Brian Sella understood early on that he didn't have the most beautiful voice in the world.
As the lead singer for indie-punk band The Front Bottoms, Sella's vocals often pitch up and down, cracking lyrics in half.
It's not good in a traditional sense, but it is cheerful and awkward and, most importantly, it works.
"I figured that my voice would be like what any other person who didn't really know how to sing would sound like," Sella said, "But I think I have something to say, you know?"
Sella formed The Front Bottoms four years ago with his longtime best friend and drummer Matt Uychich. What began as a fun way to pass the time for the two boys from New Jersey turned into a touring gig and a self-titled album release in 2011.
Their uncomplicated sound -- charming and offbeat enough to keep you listening -- benefited from the addition of bassist Tom Warren and keyboardist Ciaran O'Donnell for the band's second album, "Talon of the Hawk," released in May.
The Front Bottoms will open for indie-rock outfit Manchester Orchestra at the Music Farm in Charleston Friday.
From an obscure name and an obscure beginning, the band has steadily gained recognition and a loyal fan base.
"I never thought that there'd be people asking me where we got the band name from," Sella said, "Like, I just didn't think it would go that far."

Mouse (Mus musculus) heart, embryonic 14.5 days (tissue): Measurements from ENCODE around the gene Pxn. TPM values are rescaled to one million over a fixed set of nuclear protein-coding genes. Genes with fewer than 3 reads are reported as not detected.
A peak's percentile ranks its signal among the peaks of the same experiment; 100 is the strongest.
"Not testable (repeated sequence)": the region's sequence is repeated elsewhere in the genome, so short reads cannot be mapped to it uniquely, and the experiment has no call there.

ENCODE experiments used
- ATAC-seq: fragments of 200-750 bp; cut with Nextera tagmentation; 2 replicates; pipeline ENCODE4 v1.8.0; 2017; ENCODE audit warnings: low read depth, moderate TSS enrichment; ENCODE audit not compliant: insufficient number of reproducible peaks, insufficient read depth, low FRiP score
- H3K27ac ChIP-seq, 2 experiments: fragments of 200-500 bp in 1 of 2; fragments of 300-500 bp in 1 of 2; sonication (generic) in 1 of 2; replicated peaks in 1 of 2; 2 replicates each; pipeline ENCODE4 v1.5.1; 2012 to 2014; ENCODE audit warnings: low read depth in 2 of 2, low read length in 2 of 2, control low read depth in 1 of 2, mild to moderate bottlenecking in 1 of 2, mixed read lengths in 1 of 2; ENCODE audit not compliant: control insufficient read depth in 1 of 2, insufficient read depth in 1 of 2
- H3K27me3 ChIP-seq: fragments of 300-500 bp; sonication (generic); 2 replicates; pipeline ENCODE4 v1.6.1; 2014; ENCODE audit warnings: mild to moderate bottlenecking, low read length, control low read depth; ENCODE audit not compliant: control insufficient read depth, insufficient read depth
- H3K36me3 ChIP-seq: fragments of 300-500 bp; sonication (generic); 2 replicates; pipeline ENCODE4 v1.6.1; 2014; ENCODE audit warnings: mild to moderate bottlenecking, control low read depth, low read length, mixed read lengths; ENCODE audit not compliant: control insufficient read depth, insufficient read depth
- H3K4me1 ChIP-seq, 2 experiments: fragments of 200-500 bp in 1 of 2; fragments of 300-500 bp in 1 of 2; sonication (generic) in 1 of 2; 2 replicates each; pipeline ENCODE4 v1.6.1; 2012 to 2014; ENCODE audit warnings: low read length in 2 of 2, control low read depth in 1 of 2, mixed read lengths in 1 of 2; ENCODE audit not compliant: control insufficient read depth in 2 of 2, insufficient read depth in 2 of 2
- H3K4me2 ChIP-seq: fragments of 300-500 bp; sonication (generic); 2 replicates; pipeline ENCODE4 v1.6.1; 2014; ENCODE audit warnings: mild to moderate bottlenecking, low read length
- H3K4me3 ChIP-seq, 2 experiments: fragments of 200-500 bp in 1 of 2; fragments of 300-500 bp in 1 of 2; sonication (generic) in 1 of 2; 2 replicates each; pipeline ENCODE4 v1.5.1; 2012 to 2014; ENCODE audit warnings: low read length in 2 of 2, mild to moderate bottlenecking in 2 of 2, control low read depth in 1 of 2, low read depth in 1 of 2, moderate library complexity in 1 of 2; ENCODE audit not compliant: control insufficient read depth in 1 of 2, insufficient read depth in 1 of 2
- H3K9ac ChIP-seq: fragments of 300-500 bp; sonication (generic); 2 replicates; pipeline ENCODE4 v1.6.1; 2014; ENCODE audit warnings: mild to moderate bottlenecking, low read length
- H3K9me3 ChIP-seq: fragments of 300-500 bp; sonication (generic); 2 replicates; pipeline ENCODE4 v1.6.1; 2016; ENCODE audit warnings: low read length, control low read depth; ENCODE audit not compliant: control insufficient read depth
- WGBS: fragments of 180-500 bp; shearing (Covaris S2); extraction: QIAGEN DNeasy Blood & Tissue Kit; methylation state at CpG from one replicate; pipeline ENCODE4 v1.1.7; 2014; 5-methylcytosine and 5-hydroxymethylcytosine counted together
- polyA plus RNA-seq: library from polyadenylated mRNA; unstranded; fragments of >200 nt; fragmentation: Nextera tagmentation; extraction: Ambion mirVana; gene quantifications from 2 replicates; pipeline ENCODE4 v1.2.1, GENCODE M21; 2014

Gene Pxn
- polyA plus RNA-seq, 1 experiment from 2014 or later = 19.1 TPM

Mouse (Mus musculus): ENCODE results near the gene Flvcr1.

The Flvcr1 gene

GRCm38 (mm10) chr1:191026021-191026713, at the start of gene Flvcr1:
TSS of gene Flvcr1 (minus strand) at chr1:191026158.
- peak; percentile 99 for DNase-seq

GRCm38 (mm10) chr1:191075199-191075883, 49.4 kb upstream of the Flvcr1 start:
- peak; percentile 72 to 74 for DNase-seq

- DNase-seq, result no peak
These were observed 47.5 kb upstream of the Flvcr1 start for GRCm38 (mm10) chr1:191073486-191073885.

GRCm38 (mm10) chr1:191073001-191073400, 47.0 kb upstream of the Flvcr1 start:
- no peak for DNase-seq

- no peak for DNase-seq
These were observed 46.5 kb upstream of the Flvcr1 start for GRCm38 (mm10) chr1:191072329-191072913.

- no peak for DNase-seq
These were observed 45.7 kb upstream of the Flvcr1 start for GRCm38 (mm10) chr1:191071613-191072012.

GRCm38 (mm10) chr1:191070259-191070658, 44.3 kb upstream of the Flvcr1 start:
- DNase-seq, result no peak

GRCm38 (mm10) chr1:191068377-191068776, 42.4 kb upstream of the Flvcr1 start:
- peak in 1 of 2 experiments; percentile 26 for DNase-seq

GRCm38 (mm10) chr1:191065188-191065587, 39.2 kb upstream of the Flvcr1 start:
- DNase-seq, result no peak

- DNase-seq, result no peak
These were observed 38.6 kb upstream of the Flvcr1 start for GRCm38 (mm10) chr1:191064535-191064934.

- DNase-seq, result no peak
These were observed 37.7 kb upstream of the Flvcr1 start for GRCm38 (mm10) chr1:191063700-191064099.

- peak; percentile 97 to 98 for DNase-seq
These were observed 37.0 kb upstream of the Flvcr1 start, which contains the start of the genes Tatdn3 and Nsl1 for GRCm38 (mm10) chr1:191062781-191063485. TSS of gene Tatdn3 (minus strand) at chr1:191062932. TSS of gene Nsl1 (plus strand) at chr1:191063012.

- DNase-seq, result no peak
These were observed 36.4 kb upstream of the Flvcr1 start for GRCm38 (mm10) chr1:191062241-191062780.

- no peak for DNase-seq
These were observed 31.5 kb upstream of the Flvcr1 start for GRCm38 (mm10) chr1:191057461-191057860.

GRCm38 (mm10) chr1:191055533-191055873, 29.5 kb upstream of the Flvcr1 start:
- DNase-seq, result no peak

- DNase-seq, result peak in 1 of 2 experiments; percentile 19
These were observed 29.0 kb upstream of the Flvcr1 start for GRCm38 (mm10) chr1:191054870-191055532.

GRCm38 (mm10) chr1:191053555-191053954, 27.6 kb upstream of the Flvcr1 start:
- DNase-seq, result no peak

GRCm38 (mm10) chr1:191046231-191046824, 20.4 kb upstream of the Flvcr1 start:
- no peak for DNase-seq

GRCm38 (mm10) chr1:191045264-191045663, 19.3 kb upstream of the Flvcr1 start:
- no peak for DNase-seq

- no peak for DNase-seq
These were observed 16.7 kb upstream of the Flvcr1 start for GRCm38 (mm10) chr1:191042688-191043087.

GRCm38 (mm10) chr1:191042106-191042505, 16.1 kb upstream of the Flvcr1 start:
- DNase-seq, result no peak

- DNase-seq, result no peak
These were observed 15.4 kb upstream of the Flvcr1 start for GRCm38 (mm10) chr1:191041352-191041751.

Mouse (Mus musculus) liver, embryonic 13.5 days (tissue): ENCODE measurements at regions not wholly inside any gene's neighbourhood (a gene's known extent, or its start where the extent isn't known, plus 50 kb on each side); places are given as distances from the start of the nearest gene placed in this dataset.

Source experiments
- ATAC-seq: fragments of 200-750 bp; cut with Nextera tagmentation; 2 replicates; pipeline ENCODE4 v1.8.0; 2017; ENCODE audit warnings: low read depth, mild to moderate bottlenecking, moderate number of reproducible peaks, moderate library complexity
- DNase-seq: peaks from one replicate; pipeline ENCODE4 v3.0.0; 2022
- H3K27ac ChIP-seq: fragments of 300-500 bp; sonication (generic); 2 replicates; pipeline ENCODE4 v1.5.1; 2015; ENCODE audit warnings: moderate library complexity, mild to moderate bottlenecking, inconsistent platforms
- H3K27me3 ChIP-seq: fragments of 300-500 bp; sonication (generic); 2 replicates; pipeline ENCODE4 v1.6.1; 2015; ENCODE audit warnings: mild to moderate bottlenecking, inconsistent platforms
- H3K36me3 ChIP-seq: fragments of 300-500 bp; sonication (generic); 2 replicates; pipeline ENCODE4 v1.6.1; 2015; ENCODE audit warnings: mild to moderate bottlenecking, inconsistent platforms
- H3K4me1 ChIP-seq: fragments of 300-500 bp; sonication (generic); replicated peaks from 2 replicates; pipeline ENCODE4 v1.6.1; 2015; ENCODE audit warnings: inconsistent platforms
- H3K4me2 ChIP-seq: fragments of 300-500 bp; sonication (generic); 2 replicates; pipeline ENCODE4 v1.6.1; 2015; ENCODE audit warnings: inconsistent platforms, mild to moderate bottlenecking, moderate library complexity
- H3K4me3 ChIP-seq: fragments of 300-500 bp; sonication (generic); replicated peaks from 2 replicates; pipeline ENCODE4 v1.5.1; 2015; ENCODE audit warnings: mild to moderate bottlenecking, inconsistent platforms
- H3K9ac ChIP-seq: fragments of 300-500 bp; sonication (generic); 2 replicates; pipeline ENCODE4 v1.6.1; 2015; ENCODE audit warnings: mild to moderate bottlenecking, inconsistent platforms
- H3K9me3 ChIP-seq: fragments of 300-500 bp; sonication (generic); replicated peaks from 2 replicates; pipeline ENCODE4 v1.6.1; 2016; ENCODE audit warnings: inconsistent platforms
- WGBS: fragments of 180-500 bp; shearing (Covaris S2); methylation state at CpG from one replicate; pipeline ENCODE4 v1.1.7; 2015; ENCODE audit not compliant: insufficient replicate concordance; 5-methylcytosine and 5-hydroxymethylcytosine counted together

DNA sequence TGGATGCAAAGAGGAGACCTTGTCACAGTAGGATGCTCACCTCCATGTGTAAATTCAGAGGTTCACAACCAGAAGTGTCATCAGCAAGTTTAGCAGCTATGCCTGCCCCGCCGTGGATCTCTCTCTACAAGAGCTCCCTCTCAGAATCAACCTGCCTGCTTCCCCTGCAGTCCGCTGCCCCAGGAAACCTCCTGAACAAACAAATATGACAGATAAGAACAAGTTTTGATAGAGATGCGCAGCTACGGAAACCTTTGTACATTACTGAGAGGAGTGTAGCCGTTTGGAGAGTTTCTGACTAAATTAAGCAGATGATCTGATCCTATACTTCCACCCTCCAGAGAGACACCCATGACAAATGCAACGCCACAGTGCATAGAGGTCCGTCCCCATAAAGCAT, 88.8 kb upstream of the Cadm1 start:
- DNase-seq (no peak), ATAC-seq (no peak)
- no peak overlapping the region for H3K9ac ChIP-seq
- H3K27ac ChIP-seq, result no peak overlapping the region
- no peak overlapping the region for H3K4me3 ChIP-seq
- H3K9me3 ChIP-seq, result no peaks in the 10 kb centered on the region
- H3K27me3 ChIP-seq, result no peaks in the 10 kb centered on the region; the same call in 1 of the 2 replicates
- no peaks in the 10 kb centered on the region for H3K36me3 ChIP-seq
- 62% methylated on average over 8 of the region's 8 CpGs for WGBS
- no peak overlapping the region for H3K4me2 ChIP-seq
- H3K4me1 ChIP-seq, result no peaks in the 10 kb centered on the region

The name emanates from a line of dialogue in the British crime-drama film, "Sexy Beast."
This summer, the band was featured on NPR's "Tiny Desk Concerts," a series that features intimate video performances recorded live at the desk of "All Songs Considered" host Bob Boilen.
Boilen commented on the heart and soul of the group, saying that their draw was not because of their instrumental craft, but because they take "the shortest distance in emotion from band to audience."
On "Talon of the Hawk," the lyrics have a confessional, stream-of-consciousness style, sung in Sella's sing-talking voice. (Think an indie-punk version of Langhorne Slim.)
There is the essence of Blink-182 teen angst, evident in the track "Santa Monica" when Sella yells, "It's not like a movie when we kiss/I'm going to have to learn that this love will never be convenient."
There's also a lighthearted cheekiness. "Love is simple, just like mud," Sella sings in "Funny You Should Ask." In the rebel-rousing "Skeleton," Sella sings an ode to marijuana.
But there is also the seriousness of "Lone Star," where Sella sings about getting his girlfriend pregnant.
It's not always easy to tell where the seriousness ends and the humor begins. That's the way The Front Bottoms like it.
"There should be some mystery there," Sella said. "People will come up to me and say, 'Oh my God, your songs are funny...,' and other people will say, 'Oh dude, that's, like, so sad,' and they're talking about the same song. So it's cool that the listener can take it however they want. I'm not really here to tell them this is a funny song or this is a serious song."
But he will tell you that the release of "Talon of the Hawk" was a pivotal move for the band.
"This is the next step for us. This is the album we needed to make," he said.
And whether plaintive and vulnerable or herb-inspired and funny, The Front Bottoms' music doesn't need to be sung in a perfect pitch to be good.
Video: "Twin Size Mattress" by the Front Bottoms
Follow Erin Shaw at twitter.com/IPBG_ErinShaw.